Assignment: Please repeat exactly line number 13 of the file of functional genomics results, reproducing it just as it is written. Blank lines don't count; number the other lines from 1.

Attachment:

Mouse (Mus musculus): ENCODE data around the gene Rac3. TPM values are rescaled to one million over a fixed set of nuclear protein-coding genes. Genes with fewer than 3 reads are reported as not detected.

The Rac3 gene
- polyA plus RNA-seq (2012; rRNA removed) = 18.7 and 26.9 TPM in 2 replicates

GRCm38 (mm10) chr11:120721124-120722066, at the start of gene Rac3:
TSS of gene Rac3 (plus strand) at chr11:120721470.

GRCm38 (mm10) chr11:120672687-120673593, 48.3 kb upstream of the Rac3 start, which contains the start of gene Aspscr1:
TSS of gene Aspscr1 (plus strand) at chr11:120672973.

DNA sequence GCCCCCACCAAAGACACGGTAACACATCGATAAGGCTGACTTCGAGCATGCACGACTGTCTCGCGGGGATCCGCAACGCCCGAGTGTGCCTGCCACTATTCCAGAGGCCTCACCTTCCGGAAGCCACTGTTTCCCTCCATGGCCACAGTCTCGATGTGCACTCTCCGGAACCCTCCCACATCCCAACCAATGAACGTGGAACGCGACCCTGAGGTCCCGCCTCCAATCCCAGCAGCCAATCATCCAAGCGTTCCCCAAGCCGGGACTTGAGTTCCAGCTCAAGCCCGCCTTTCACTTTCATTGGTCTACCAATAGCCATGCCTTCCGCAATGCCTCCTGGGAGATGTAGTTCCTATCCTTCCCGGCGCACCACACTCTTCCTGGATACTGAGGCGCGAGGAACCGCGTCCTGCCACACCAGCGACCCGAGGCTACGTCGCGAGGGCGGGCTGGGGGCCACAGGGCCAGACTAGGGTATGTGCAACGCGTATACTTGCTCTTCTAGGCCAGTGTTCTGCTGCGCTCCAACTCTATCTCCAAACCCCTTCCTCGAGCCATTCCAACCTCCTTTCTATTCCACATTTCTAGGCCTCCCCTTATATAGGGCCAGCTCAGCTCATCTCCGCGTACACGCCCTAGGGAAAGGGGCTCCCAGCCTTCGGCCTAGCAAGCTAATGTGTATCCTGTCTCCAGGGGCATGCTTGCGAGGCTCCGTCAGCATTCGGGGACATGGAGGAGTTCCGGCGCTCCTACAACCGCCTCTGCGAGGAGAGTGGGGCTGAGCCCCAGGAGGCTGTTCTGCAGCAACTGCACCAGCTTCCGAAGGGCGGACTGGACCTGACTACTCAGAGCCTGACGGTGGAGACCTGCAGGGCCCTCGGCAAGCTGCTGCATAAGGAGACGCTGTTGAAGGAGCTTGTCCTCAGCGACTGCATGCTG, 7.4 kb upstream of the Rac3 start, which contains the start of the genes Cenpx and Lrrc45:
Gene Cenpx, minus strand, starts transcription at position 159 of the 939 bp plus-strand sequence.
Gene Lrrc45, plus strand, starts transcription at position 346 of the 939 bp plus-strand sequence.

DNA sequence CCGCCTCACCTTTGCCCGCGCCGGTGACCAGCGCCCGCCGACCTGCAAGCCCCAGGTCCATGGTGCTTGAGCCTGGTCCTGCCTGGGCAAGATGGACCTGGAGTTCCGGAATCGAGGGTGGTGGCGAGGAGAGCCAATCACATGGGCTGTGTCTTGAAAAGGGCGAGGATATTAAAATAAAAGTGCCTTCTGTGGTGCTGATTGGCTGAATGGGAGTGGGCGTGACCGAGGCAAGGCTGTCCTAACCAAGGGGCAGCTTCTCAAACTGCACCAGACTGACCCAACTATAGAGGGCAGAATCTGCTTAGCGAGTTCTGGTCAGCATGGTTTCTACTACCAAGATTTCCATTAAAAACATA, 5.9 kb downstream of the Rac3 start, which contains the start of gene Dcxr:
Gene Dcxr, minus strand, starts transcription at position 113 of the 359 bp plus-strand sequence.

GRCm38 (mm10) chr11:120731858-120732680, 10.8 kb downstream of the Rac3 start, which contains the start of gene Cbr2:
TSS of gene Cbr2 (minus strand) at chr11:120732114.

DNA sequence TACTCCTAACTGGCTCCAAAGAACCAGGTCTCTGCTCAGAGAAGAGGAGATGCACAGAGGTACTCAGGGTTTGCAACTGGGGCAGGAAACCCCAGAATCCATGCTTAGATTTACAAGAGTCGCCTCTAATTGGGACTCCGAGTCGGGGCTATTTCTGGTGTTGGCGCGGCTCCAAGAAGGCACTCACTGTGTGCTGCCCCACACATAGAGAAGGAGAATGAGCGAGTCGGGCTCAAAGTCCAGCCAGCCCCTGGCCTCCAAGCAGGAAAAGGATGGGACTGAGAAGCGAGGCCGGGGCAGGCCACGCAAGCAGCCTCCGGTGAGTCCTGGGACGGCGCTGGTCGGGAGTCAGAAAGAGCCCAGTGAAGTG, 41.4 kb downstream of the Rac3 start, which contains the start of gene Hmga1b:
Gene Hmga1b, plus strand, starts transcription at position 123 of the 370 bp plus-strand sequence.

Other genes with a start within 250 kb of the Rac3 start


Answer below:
GRCm38 (mm10) chr11:120731858-120732680, 10.8 kb downstream of the Rac3 start, which contains the start of gene Cbr2: